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Why Children Should be Taught Philanthropy

 

What are children learning?

Through the experience of family based philanthropic organisations donor children are benefiting, just as the recipients are.

They learn about worlds beyond their own experience. They also learn confidence in public speaking, how to make a case, how to choose a charity, research skills, fundraising and entrepreneurial skills, tolerance and empathy. They also learn how to organise through setting up cake stalls, garage markets, bike-a-thons and walk-a-thons.

Through this experience they can then define what philanthropy means to them and what change they would like to see in the world. They learn, just by small acts of giving, how to become a change maker, what it means to be a good person and citizen as well as learning from and teaching others how to collaborate and make a difference. They learn about the multiplier effect of small acts and the large impact that can have on their communities.

From an educational perspective, these skills reflect what children learn at school and fit squarely into the priorities of the newly released Draft Years 3–10 Australian Curriculum: Civics and Citizenship.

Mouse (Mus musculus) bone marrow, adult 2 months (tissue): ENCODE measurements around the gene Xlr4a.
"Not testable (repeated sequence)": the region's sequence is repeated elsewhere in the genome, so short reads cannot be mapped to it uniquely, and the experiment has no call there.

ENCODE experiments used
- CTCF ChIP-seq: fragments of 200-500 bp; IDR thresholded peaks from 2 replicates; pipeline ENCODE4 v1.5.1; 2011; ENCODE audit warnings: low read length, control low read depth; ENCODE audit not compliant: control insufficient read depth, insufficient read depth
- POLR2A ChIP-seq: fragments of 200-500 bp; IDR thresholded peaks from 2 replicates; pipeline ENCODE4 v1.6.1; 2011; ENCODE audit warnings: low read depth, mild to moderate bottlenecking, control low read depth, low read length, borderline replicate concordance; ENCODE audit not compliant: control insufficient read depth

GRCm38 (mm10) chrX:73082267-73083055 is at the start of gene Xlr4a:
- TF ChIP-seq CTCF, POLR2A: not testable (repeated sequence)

The ACARA document states that the curriculum encourages the development of “personal and social capability” via the application of personal, interpersonal and social skills and behaviours; through working collaboratively and constructively in groups; developing their communication, decision-making, conflict resolution and leadership skills; and learning to appreciate the insights and perspectives of others.

There are many valuable models for encouraging children’s involvement in philanthropic activities. Time will tell how these programs impact individual donor children and beneficiaries. But it is clear that beginning at a young age in the family context will have positive flow on effects for the world in which these children live and give.

*Jackie King is a research associate at the Australian Centre for Social Investment and Philanthropy at Swinburne University of Technology. She works as Research Fellow on the Philanthropy Education Project at the Asia Pacific Centre for Social Investment and Philanthropy at Swinburne University. She is an advisory board member at Kids in Philanthropy

This article was originally published at The Conversation. Read the original article.

Image from freedigitalphotos.net